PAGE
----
I’m currently making some updates to my copywriting book Simple Story Selling, adding in extra sections on Facebook and Google ads. I’ll be publishing snippets of the updated content in this week’s emails…
The conversations online about Facebook ads are mostly tactical. For example:
– What is the right video dimension to use?
– Should you fill the ad full of emojis?
– Should you use video or image ads?
– Should you use a lead ad, or send people to a landing page?
None of those things matter as much as coming up with a great concept for your ad.
Facebook isn’t a problem – solution environment. People are on Facebook to avoid thinking deeply about the problems they have, let alone find solutions. Most people are bored out of their skull scrolling through their newsfeed.
Your ad image or video still is the thing that will stop people scrolling past. Once you have their attention, the ad copy is what convinces them to take action.
Which means you should pay close attention to your images.
An effective Facebook ad image should graphically illustrate the concept of your ad. If you’re an expert at business turnarounds, perhaps the image is of a car smashing into a wall. Or of a toddler crawling across a boardroom table.
The images that work best on Facebook are the ones you almost didn’t run, because your business partner didn’t like them, or because you thought they were stupid. Anything that looks like a stock image normally won’t work. Faces in images is often a good idea (after all, this is Facebook).
Serious ads do not generally work on Facebook. Your ads have to be entertaining, and not too serious.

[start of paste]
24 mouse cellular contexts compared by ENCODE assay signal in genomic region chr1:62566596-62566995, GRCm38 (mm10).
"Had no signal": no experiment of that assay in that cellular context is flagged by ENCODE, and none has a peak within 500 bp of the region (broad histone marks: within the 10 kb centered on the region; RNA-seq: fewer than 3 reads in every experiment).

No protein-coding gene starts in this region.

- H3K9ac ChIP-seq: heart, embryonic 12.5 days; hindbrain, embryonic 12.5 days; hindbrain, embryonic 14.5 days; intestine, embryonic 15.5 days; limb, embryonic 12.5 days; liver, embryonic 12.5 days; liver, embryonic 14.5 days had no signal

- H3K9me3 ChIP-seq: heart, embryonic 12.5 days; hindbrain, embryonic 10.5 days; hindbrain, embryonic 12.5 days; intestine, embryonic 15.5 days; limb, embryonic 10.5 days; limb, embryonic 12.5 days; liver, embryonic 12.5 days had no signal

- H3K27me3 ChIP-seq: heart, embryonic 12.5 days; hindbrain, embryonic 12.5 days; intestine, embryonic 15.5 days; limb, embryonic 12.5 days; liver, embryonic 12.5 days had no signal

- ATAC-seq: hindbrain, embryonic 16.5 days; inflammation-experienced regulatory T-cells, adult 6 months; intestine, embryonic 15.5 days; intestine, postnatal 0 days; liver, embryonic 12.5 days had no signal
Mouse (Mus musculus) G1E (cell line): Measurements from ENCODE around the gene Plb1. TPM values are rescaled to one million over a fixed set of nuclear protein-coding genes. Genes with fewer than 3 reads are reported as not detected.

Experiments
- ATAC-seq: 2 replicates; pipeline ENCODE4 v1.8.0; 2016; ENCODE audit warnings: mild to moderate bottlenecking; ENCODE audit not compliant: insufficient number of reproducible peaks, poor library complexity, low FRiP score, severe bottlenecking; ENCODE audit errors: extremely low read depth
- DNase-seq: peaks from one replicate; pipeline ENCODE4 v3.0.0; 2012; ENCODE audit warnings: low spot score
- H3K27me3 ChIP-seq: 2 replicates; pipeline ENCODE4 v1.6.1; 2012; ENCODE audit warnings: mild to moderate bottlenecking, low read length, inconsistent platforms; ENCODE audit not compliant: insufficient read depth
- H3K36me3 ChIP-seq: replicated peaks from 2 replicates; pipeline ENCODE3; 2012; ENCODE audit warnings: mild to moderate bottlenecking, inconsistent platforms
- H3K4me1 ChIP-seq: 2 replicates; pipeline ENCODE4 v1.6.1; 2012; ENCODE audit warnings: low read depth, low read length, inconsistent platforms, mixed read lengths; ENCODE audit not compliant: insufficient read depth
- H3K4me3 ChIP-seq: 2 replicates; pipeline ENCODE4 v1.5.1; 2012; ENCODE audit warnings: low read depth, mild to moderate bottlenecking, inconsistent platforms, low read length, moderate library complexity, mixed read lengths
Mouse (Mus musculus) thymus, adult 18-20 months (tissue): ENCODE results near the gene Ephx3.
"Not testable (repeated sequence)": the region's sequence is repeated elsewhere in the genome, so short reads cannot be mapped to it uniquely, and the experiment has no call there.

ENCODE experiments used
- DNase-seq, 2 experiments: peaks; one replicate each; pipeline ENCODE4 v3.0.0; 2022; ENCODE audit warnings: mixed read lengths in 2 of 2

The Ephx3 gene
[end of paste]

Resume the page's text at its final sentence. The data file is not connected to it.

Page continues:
You should run Facebook ads on the assumption that most of your ads will fail. The ad that works best will be one wacko ad you almost never ran. In all successful ads the image illustrates the key idea your ad is trying to communicate.
People look at the image first, and decide whether or not to read the first sentence. Based on the first sentence, they’ll decide whether or not to read the second. And so on. The presence or absence of emojis in the copy is not a part of this decision.
Almost all good Facebook ads tell a story in some way, starting with the image. Your ad copy then continues the story started by the image.
Many people seem to be looking for a story formula for Facebook ads. A secret key that once discovered will unlock the secret to unlimited Facebook leads.
I don’t think there is an optimal story formula, because the type of story you tell and the way you tell it will vary depending on remarketing. If the audience already know you in some way, lengthy personal stories can work well (as long as they illustrate something important to the reader about their own life).
For cold traffic (people who don’t know you, and would rather you weren’t in their newsfeed), the story has to be more direct, and more obviously related to their situation.
For cold Facebook ads, the formula I suggest you start with is:
Get their attention with an image. The opening line of text in the ad acts as your headline. I will sometimes put *asterisk symbols* around the opening sentence, although this isn’t essential (test it).
Give them a line of content. Tell them where you are heading with the ad, or what the offer is. E.g. “These are the things my toddler taught me about business turnaround success…” (if using the toddler boardroom image).
Open your story with a dramatic drop, or low point. Some disaster that the reader will relate to, even if they don’t want to admit it.
Then include an up. ‘This is how I got out of the hole…’
Then invite them to continue the story by opting in, or redeeming your offer. The offer should be zero risk – a ‘no brainer’. It should also be simple to redeem. If you are offering a free book, don’t make them first register their email, then confirm their email, then confirm their address. They just won’t do it.
I’ll provide an example tomorrow.